Royce Lewis expected to rejoin Twins for Yankees series: ‘We need (him) on the field’


NEW YORK — He’s back, and just in time for the bright lights of Broadway.

Nine and a half weeks after suffering a catastrophic injury on Opening Day, Royce Lewis is expected to rejoin the Minnesota Twins on Tuesday night as they open a three-game series at the New York Yankees. Lewis homered, singled and then injured himself running the bases in the third inning of the March 28 contest, missing the team’s next 58 games with a severe right quad strain.

To make space for Lewis, the Twins made a difficult choice to demote second baseman Edouard Julien to Triple-A St. Paul. Tough as the decision may be, the Twins know what they’ll receive in Lewis, whose stardom has burned bright during his short time in the big leagues.

“I’m very excited to be playing next to Royce again,” Twins shortstop Carlos Correa said last week. “He’s a generational talent that we need on the field.”

Though he’s played fewer than 100 games combined between the regular season and playoffs, Lewis has lived up to the hype.

Drafted with the first overall pick in 2017, Lewis has hit 18 home runs and batted .313/.369/.564 with 58 RBIs in 282 big-league plate appearances. He also slugged another four home runs in six playoff games, including hitting two in his postseason debut last October.

But a series of injuries has limited Lewis’ brilliance.

After being diagnosed in spring 2021, Lewis missed the entire season with a torn anterior cruciate ligament in his right knee. Shortly after he returned in 2022, Lewis suffered a reoccurrence of the injury when he crashed into the center-field fence tracking down a fly ball and missed the remainder of the season.

Lewis was troubled by several injuries in 2023, too. After returning to the field on May 29, 2023, Lewis missed another six weeks with an oblique strain and later went on the injured list with a hamstring strain.

Given his injury history, the Twins are requesting Lewis no longer run at full throttle all the time in the name of self-preservation.

With an aim toward staying on the field, Correa subscribes to the theory being applied to Lewis. Correa has encouraged teammates to slow down instead of running 100 percent on routine groundballs. Center fielder Byron Buxton appears to be listening, reducing his aggressiveness on routine plays in an attempt to stay healthy.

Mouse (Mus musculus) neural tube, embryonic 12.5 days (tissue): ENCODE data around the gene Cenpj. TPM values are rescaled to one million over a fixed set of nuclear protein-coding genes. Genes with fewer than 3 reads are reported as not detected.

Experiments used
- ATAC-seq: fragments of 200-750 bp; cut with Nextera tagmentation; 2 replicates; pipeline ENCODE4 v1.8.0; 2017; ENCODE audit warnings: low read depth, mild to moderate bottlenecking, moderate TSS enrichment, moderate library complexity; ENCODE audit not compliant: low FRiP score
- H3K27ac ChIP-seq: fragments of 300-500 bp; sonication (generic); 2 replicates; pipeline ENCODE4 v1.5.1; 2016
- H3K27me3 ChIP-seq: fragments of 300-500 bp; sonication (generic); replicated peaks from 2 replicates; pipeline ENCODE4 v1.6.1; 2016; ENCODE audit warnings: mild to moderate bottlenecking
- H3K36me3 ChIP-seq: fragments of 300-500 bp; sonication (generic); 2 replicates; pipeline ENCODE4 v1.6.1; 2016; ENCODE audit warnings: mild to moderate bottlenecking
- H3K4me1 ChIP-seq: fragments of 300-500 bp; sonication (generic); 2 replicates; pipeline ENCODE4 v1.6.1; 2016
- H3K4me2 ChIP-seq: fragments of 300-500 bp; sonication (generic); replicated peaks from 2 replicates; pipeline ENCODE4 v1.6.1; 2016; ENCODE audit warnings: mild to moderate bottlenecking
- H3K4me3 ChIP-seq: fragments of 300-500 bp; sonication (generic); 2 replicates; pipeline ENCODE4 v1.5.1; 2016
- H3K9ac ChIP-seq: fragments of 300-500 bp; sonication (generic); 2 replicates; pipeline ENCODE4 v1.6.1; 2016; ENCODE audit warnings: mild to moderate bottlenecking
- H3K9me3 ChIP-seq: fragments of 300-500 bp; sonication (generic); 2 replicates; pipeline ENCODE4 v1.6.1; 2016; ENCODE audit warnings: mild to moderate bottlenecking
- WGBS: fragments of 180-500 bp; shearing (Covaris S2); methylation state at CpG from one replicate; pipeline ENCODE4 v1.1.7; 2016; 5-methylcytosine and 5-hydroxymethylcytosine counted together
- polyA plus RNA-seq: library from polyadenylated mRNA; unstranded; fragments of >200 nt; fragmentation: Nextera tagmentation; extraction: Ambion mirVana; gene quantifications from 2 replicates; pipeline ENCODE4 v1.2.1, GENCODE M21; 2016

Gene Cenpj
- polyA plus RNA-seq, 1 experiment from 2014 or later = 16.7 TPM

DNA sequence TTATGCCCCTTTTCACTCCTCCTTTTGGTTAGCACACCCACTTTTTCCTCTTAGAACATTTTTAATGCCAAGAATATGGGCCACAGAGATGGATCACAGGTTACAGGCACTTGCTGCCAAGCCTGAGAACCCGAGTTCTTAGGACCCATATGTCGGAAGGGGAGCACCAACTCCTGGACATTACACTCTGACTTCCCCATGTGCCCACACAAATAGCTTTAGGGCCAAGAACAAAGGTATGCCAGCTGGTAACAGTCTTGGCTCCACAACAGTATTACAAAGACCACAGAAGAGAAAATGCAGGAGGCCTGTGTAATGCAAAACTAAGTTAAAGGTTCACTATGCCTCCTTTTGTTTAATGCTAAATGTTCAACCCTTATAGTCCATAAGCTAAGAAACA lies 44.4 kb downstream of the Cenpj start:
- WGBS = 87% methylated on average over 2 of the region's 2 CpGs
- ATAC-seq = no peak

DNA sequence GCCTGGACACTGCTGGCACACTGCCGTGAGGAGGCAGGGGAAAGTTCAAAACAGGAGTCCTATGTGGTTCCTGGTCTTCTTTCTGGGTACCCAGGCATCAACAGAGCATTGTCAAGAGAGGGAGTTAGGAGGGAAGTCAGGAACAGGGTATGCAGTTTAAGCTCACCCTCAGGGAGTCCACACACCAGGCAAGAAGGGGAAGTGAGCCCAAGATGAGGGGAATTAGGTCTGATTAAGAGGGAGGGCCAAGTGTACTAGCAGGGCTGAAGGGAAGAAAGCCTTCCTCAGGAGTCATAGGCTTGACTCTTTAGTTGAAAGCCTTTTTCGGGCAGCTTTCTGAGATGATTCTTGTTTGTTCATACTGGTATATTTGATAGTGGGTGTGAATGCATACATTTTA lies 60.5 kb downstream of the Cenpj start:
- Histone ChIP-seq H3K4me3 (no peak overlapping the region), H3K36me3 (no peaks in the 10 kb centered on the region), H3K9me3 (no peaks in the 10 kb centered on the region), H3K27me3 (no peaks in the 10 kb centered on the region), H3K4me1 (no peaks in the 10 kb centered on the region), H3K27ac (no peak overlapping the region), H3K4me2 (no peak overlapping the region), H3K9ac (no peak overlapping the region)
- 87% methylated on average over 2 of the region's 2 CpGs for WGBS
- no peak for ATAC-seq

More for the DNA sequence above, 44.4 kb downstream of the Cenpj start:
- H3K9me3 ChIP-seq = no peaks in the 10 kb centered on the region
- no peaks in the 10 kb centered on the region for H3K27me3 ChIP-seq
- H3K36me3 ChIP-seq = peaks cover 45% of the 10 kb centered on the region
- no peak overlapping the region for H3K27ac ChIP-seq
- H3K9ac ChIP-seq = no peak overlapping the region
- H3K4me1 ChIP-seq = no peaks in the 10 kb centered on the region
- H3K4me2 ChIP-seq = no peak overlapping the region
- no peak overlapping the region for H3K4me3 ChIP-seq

After asking him to selectively slow down, the Twins weren’t pleased when Lewis stole a base in his first rehab game for St. Paul on May 25.

But the Twins aren’t the only ones making the recommendation. When the Texas Rangers were in town last month, former teammate Mitch Garver offered a similar note to Lewis when they spoke during batting practice.

“I said, ‘Dude, Royce, I loved watching you in the playoffs last year,’” Garver said. “‘That was so much fun. You were made for the playoffs. You did it. You’re worth more on the field than you are off, so run it like 85 percent.’”

Lewis acknowledged the concept in early May, suggesting an adjustment might be necessary for him to stay on the field.

“The challenging part is staying healthy,” Lewis said. “There’s a lot of freak athletes in this game. Unfortunately, that freak athleticism, that power, that explosiveness, is kind of hard to control at times. Sometimes, I’ve just got to play like … just a little bit slower.”

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Royce Lewis had to watch his teammates for the first two months of the season. His wait to return is over. (Matt Krohn / USA Today)

The Twins played six games over .500 in Lewis’ absence, including winning 26 of their past 39 games after a slow start. Adding Lewis to the lineup brings an extra gear to an offense that made do without one of its best hitters. The Twins are 12th of 30 teams in baseball in runs per game and 15th in OPS.

Lewis played six games during his rehab assignment at St. Paul, going 4-for-23 with eight strikeouts. He snapped an 0-for-16 stretch on Sunday, walking and singling in his final two plate appearances.

“We want to time it up right,” manager Rocco Baldelli said of Lewis earlier in the week. “Make sure we put him in the right spot at the right time.”

(Top photo of Royce Lewis on Opening Day: Brace Hemmelgarn / Minnesota Twins / Getty Images)





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